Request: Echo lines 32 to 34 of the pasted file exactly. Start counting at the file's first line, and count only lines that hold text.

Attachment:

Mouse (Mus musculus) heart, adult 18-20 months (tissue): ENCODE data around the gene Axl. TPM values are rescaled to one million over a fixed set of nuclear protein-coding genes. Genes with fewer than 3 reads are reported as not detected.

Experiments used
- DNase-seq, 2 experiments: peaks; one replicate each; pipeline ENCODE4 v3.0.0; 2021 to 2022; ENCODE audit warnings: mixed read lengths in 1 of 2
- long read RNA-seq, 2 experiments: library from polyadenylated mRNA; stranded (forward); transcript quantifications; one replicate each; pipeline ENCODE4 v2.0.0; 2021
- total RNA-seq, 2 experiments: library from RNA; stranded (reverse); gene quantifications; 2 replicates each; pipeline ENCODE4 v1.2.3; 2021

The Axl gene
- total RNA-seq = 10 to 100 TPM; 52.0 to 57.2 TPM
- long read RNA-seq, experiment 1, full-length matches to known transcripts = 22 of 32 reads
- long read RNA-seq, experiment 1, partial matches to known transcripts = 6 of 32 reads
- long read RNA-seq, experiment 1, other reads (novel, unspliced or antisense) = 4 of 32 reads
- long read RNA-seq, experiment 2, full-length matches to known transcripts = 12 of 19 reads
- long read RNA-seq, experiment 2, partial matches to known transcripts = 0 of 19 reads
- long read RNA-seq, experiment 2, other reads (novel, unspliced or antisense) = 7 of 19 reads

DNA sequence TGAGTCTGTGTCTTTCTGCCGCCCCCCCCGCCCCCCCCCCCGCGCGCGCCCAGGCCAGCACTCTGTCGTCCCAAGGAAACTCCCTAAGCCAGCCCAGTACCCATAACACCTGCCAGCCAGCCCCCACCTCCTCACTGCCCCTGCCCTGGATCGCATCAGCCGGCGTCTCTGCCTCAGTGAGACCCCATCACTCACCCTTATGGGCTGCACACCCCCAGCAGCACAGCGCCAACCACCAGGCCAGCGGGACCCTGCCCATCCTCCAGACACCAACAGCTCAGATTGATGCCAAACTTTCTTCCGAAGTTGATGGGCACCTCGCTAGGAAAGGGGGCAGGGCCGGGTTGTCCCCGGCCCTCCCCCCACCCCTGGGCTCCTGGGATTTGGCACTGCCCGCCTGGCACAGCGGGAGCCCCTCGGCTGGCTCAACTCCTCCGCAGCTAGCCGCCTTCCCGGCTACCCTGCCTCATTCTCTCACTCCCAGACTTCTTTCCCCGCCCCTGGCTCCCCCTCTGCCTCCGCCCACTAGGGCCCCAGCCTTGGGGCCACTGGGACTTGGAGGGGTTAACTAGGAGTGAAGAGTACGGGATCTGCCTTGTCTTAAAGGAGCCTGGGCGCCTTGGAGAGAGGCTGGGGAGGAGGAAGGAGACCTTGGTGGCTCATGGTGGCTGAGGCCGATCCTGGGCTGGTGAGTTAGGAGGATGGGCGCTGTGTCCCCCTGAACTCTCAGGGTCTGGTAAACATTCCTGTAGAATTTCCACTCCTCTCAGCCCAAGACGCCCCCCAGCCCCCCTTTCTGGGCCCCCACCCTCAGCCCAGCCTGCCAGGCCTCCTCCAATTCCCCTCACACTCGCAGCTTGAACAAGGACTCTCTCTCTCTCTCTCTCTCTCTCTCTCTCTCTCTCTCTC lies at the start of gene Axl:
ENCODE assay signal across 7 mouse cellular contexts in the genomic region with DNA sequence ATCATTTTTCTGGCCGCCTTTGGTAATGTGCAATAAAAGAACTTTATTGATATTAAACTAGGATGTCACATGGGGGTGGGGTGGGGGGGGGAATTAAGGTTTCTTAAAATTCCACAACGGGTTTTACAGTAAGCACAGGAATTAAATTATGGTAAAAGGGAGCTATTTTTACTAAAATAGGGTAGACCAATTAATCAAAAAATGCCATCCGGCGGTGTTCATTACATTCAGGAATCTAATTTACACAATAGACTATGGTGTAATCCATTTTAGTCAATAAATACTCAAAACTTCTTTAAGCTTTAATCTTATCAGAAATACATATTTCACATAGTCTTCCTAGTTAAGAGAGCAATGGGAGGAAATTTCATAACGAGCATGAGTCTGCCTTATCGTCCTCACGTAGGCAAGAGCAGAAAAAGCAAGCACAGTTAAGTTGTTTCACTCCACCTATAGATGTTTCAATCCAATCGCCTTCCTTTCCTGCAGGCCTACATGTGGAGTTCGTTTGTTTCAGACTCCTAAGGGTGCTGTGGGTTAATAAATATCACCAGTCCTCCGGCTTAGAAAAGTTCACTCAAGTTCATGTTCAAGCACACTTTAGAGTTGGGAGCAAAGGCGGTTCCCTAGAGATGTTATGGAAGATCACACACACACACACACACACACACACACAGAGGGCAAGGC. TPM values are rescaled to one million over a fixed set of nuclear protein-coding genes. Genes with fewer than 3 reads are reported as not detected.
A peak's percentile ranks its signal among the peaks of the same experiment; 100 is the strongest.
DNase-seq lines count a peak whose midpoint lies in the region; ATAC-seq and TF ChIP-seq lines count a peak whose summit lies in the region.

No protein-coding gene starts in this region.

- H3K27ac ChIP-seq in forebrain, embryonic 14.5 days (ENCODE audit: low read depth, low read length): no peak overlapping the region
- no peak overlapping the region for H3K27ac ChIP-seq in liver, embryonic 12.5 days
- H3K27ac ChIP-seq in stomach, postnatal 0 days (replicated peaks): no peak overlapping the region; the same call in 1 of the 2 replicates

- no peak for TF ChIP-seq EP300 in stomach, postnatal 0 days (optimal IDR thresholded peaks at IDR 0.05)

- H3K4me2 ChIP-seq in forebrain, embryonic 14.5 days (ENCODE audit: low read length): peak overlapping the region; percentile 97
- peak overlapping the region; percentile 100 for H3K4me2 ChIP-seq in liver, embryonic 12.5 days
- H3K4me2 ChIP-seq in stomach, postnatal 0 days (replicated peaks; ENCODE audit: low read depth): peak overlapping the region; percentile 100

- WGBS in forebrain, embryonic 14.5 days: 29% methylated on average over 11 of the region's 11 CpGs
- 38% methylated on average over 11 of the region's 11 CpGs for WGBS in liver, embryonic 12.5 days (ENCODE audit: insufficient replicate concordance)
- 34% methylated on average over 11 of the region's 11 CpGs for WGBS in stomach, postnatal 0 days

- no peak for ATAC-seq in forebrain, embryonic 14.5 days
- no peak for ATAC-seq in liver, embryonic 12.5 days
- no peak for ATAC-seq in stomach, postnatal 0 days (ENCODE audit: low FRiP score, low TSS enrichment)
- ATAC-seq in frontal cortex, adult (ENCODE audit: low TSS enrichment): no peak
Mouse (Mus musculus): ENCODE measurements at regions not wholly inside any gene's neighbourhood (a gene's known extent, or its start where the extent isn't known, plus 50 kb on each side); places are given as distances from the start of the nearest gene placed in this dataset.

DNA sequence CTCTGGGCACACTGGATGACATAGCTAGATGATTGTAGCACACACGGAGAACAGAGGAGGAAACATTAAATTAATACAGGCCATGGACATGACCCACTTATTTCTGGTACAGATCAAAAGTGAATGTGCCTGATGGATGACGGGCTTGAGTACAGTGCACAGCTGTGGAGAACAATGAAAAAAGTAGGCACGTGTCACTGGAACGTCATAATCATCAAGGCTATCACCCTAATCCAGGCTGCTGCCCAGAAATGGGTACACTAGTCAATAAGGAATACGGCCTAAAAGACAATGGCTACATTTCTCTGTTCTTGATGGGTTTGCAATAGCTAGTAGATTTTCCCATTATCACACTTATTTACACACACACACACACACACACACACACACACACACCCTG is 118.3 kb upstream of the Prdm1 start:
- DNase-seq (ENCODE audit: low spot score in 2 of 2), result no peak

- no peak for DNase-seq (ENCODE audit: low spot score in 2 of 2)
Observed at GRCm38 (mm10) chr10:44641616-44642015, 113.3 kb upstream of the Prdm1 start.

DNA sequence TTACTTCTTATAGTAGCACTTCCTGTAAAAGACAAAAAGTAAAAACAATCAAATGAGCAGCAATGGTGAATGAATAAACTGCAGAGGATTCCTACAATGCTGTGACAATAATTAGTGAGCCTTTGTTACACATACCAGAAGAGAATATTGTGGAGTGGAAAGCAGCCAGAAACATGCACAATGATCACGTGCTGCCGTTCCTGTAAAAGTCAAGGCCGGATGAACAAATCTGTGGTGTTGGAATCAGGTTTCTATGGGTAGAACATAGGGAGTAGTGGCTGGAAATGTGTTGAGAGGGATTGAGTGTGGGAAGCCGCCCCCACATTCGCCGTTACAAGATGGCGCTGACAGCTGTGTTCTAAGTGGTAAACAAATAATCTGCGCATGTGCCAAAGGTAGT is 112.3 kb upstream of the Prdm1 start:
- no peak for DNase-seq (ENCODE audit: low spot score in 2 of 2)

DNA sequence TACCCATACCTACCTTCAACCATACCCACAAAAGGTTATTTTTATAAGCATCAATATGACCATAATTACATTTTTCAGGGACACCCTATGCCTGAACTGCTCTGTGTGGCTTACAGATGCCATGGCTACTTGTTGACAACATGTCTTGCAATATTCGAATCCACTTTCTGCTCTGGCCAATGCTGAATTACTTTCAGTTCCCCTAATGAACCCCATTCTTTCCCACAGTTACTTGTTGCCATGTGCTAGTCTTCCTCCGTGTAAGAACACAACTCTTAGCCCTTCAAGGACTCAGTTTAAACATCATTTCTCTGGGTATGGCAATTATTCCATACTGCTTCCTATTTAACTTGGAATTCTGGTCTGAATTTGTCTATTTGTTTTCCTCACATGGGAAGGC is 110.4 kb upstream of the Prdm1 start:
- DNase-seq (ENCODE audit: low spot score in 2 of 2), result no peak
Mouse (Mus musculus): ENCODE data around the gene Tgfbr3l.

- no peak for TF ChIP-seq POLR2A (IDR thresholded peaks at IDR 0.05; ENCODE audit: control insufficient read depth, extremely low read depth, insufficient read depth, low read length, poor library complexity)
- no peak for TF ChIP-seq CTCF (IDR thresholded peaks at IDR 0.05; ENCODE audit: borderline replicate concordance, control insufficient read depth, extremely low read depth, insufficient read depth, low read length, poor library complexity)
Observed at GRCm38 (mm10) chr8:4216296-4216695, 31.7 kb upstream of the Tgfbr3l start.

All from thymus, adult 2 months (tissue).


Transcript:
- ATAC-seq in frontal cortex, adult (ENCODE audit: low TSS enrichment): no peak
Mouse (Mus musculus): ENCODE measurements at regions not wholly inside any gene's neighbourhood (a gene's known extent, or its start where the extent isn't known, plus 50 kb on each side); places are given as distances from the start of the nearest gene placed in this dataset.

DNA sequence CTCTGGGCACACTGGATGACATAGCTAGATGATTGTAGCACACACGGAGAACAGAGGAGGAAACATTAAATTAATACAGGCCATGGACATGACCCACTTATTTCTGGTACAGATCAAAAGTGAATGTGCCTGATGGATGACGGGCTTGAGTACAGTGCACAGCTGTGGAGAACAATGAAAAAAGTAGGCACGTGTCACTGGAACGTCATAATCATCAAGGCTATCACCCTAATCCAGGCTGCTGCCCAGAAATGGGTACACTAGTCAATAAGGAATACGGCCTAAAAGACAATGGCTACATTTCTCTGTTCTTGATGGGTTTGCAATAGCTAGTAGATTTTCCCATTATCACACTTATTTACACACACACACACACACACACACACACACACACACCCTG is 118.3 kb upstream of the Prdm1 start: